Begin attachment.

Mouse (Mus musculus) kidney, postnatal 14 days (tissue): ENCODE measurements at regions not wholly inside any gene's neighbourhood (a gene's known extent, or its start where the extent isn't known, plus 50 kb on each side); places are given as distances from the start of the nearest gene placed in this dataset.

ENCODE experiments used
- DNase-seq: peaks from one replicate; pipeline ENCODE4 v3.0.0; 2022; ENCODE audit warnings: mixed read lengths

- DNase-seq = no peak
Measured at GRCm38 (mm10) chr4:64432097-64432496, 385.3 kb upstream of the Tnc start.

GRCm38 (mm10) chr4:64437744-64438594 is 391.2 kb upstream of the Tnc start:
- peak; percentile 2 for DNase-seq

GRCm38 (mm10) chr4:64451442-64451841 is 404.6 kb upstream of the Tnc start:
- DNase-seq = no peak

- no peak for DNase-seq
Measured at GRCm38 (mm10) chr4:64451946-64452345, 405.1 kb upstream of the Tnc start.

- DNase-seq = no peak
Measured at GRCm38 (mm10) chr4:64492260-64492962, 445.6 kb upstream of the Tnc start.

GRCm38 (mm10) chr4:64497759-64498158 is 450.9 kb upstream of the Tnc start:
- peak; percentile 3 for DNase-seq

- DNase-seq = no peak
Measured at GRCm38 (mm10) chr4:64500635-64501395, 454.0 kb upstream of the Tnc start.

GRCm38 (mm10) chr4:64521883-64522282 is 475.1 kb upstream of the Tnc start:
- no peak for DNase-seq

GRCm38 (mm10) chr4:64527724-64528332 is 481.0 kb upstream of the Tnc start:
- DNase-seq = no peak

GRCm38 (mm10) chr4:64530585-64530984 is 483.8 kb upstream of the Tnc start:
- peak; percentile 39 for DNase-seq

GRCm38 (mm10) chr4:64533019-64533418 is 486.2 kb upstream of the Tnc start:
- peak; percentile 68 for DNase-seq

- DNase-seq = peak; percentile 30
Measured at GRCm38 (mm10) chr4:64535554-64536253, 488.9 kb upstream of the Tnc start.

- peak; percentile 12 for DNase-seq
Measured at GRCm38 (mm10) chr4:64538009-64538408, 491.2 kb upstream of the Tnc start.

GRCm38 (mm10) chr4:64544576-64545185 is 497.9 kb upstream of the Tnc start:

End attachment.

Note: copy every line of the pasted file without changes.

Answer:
Mouse (Mus musculus) kidney, postnatal 14 days (tissue): ENCODE measurements at regions not wholly inside any gene's neighbourhood (a gene's known extent, or its start where the extent isn't known, plus 50 kb on each side); places are given as distances from the start of the nearest gene placed in this dataset.

ENCODE experiments used
- DNase-seq: peaks from one replicate; pipeline ENCODE4 v3.0.0; 2022; ENCODE audit warnings: mixed read lengths

- DNase-seq = no peak
Measured at GRCm38 (mm10) chr4:64432097-64432496, 385.3 kb upstream of the Tnc start.

GRCm38 (mm10) chr4:64437744-64438594 is 391.2 kb upstream of the Tnc start:
- peak; percentile 2 for DNase-seq

GRCm38 (mm10) chr4:64451442-64451841 is 404.6 kb upstream of the Tnc start:
- DNase-seq = no peak

- no peak for DNase-seq
Measured at GRCm38 (mm10) chr4:64451946-64452345, 405.1 kb upstream of the Tnc start.

- DNase-seq = no peak
Measured at GRCm38 (mm10) chr4:64492260-64492962, 445.6 kb upstream of the Tnc start.

GRCm38 (mm10) chr4:64497759-64498158 is 450.9 kb upstream of the Tnc start:
- peak; percentile 3 for DNase-seq

- DNase-seq = no peak
Measured at GRCm38 (mm10) chr4:64500635-64501395, 454.0 kb upstream of the Tnc start.

GRCm38 (mm10) chr4:64521883-64522282 is 475.1 kb upstream of the Tnc start:
- no peak for DNase-seq

GRCm38 (mm10) chr4:64527724-64528332 is 481.0 kb upstream of the Tnc start:
- DNase-seq = no peak

GRCm38 (mm10) chr4:64530585-64530984 is 483.8 kb upstream of the Tnc start:
- peak; percentile 39 for DNase-seq

GRCm38 (mm10) chr4:64533019-64533418 is 486.2 kb upstream of the Tnc start:
- peak; percentile 68 for DNase-seq

- DNase-seq = peak; percentile 30
Measured at GRCm38 (mm10) chr4:64535554-64536253, 488.9 kb upstream of the Tnc start.

- peak; percentile 12 for DNase-seq
Measured at GRCm38 (mm10) chr4:64538009-64538408, 491.2 kb upstream of the Tnc start.

GRCm38 (mm10) chr4:64544576-64545185 is 497.9 kb upstream of the Tnc start: